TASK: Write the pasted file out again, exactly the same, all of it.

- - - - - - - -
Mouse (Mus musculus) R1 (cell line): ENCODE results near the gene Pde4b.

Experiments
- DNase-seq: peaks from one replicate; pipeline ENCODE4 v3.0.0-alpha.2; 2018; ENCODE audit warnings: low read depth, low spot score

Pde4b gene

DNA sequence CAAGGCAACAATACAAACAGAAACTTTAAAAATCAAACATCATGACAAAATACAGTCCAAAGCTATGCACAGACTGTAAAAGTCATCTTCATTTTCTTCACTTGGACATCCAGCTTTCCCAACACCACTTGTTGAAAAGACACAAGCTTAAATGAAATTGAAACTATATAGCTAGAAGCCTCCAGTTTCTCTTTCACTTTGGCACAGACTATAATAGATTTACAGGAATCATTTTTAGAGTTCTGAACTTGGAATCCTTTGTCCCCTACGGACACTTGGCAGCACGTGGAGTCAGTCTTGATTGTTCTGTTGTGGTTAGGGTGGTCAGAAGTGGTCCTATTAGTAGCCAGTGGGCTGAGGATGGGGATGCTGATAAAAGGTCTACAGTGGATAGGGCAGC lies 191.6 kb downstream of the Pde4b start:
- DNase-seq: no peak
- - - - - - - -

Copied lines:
Mouse (Mus musculus) R1 (cell line): ENCODE results near the gene Pde4b.

Experiments
- DNase-seq: peaks from one replicate; pipeline ENCODE4 v3.0.0-alpha.2; 2018; ENCODE audit warnings: low read depth, low spot score

Pde4b gene

DNA sequence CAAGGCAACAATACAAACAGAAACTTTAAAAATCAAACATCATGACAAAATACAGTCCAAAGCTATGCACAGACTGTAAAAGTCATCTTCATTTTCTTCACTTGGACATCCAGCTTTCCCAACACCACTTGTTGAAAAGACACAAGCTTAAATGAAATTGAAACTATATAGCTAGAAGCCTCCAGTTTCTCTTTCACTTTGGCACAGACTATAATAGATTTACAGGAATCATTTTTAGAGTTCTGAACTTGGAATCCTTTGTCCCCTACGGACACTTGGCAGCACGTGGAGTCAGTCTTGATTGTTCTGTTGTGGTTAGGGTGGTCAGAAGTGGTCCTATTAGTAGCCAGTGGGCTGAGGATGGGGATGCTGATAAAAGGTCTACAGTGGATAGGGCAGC lies 191.6 kb downstream of the Pde4b start:
- DNase-seq: no peak